In a new article, Professor Simon Marginson analyses the rise and partial fall of the Californian system of higher education as embodied in Clark Kerr’s 1960 Master Plan, and identifies general lessons for higher education systems.
The 1960 Master Plan set out to create both high excellence and universal access, and for a time it succeeded. But Professor Marginson shows that while the California system fashioned the world’s strongest system of public research universities, the political and fiscal conditions supporting that remarkable system have now evaporated.
This, he argues, is due to the abandonment of social solidarity in California and elsewhere in the United States. The Master Plan succeeded in bringing college to millions of American families for the first time, but its circumstances were unusual: upward social mobility then coincided with strong political support for inclusive and egalitarian public education.
The paper highlights the fact that the California system’s twin goals of access and excellence can be reconciled only under specific conditions. One such condition involves a combination of low social inequality with low structural inequality in education (such as in the Nordic countries, Germany and the Netherlands).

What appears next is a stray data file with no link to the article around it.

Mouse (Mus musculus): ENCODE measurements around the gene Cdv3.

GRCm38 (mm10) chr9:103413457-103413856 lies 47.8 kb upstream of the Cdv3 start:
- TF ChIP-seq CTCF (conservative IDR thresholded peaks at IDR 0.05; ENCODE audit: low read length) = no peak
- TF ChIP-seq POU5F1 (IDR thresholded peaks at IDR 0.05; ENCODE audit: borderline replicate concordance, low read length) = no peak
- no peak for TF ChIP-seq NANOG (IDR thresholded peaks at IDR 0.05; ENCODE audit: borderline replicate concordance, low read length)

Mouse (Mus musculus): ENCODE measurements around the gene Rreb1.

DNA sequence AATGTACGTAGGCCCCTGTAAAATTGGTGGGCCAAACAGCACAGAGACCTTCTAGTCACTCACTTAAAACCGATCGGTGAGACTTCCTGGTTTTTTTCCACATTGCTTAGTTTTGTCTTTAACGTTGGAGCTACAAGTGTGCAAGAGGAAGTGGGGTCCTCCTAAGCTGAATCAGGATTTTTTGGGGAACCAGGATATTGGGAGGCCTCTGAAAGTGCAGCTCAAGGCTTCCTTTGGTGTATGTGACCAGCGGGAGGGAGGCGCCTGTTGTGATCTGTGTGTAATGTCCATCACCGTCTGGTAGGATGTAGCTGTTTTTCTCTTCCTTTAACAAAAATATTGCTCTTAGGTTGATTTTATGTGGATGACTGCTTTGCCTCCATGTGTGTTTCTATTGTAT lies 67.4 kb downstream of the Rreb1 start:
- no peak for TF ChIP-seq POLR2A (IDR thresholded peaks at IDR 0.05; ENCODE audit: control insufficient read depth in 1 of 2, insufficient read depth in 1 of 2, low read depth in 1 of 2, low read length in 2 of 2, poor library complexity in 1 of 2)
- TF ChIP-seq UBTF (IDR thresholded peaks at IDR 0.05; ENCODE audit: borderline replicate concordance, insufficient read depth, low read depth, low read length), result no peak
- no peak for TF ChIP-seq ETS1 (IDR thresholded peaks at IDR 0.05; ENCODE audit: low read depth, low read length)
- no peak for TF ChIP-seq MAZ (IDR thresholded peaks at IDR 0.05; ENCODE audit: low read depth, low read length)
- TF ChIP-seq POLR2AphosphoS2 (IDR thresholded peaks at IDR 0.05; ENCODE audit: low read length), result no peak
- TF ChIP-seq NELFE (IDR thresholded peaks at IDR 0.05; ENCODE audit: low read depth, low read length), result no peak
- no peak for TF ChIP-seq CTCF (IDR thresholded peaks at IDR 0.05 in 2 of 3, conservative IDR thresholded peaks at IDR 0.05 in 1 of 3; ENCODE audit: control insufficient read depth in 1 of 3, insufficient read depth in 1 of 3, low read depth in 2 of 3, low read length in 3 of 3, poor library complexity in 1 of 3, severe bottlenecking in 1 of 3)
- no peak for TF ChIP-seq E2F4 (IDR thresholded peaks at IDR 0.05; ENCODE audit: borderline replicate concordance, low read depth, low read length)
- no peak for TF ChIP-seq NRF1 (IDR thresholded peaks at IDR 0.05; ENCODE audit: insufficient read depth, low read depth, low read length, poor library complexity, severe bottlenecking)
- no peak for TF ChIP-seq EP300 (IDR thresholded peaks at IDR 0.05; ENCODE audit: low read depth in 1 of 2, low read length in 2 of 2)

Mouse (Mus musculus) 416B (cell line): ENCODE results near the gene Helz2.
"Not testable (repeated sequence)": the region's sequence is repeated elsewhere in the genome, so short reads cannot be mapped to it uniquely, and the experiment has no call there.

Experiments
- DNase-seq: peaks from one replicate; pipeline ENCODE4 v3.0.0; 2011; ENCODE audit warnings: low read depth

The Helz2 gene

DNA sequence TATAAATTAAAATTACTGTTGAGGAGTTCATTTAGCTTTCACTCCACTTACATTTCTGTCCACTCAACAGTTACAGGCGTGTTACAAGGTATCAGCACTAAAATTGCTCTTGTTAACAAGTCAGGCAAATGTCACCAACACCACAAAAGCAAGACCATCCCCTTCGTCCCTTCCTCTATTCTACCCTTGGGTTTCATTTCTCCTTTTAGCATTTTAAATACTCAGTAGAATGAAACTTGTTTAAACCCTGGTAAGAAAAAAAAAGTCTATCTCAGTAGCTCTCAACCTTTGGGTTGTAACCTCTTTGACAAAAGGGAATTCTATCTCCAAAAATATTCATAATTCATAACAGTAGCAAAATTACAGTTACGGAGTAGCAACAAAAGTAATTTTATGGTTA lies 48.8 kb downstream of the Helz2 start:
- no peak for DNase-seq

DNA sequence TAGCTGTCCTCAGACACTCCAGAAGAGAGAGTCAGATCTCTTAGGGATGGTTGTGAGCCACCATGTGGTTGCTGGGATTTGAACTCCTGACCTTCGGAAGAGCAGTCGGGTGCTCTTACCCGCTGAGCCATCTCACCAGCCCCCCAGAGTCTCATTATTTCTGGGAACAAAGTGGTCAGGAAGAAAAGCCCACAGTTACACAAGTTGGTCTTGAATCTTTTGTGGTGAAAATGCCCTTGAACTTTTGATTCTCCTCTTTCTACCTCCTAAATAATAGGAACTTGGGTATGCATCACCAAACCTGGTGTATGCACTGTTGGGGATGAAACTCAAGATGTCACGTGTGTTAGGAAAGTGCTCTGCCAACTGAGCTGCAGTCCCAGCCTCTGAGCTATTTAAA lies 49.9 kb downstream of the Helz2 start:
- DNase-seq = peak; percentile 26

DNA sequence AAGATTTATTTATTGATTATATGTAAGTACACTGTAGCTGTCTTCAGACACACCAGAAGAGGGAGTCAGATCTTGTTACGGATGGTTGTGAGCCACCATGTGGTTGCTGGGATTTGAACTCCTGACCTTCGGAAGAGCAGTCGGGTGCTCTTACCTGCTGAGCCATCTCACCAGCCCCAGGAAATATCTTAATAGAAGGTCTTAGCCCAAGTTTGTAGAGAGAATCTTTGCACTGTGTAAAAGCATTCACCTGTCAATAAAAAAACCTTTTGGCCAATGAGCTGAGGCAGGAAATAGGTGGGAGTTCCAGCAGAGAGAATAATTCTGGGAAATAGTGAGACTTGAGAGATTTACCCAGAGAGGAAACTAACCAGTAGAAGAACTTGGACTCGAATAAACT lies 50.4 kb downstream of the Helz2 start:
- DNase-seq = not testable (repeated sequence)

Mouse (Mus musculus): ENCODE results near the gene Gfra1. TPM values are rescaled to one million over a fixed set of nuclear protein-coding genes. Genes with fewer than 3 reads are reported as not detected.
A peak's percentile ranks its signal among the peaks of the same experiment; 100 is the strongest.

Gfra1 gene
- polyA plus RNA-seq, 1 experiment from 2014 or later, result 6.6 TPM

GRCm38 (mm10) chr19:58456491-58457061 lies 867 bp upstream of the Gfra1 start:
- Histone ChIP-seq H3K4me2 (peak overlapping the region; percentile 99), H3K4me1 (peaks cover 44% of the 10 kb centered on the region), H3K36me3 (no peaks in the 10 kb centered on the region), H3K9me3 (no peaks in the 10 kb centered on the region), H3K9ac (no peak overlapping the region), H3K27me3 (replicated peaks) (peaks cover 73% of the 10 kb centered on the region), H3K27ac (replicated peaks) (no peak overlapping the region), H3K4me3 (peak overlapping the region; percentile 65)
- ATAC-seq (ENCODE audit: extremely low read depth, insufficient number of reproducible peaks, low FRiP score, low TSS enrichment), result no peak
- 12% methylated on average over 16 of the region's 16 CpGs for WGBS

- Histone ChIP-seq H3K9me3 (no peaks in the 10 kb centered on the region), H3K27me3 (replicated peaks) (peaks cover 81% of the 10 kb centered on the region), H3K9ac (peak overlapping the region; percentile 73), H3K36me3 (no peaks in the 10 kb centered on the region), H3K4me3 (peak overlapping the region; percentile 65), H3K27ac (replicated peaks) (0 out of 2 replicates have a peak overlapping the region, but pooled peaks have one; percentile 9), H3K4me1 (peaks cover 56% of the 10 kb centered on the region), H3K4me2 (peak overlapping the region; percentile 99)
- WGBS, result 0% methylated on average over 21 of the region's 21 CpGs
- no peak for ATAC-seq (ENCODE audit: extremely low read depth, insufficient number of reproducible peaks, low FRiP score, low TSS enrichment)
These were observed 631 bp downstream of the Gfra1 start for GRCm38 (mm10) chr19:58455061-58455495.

By contrast, the paper shows that in the United States, the high level of stratification, as exemplified by the Ivy League colleges, now blocks social mobility from below. This legitimates not only unequal educational outcomes but the underlying social and economic inequalities as well.
The excellence objective is also under threat. The University of California, facing spiralling deficits, now finds it more difficult to maintain operating costs and compete with top private universities for leading researchers.
Professor Marginson concludes that the crucial policy condition for the realisation of the twin goals of 1960 is a new consensus in California, based on long-term commitment to the common good.
And the sky is grey: The ambivalent outcomes of the California Master Plan for Higher Education is published in Higher Education Quarterly.